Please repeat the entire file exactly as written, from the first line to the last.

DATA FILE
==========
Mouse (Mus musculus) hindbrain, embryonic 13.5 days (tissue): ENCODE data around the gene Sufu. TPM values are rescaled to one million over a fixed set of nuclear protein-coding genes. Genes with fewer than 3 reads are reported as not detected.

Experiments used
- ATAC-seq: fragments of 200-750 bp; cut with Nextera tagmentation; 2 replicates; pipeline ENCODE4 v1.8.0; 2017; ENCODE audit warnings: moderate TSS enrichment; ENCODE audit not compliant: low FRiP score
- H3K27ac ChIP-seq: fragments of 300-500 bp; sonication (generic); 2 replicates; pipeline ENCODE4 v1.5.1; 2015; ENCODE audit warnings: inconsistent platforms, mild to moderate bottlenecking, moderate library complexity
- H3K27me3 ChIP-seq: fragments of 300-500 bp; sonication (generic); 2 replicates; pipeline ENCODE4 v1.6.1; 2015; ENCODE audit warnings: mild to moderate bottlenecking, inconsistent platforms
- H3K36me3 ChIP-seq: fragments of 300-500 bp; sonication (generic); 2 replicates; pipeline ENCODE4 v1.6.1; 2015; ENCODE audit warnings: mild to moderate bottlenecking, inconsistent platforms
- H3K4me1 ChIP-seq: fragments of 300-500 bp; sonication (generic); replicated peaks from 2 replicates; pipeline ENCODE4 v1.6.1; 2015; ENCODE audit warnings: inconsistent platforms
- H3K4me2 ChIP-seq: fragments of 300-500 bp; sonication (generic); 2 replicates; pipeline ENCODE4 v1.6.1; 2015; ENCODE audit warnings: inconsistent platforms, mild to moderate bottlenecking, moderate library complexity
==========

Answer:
Mouse (Mus musculus) hindbrain, embryonic 13.5 days (tissue): ENCODE data around the gene Sufu. TPM values are rescaled to one million over a fixed set of nuclear protein-coding genes. Genes with fewer than 3 reads are reported as not detected.

Experiments used
- ATAC-seq: fragments of 200-750 bp; cut with Nextera tagmentation; 2 replicates; pipeline ENCODE4 v1.8.0; 2017; ENCODE audit warnings: moderate TSS enrichment; ENCODE audit not compliant: low FRiP score
- H3K27ac ChIP-seq: fragments of 300-500 bp; sonication (generic); 2 replicates; pipeline ENCODE4 v1.5.1; 2015; ENCODE audit warnings: inconsistent platforms, mild to moderate bottlenecking, moderate library complexity
- H3K27me3 ChIP-seq: fragments of 300-500 bp; sonication (generic); 2 replicates; pipeline ENCODE4 v1.6.1; 2015; ENCODE audit warnings: mild to moderate bottlenecking, inconsistent platforms
- H3K36me3 ChIP-seq: fragments of 300-500 bp; sonication (generic); 2 replicates; pipeline ENCODE4 v1.6.1; 2015; ENCODE audit warnings: mild to moderate bottlenecking, inconsistent platforms
- H3K4me1 ChIP-seq: fragments of 300-500 bp; sonication (generic); replicated peaks from 2 replicates; pipeline ENCODE4 v1.6.1; 2015; ENCODE audit warnings: inconsistent platforms
- H3K4me2 ChIP-seq: fragments of 300-500 bp; sonication (generic); 2 replicates; pipeline ENCODE4 v1.6.1; 2015; ENCODE audit warnings: inconsistent platforms, mild to moderate bottlenecking, moderate library complexity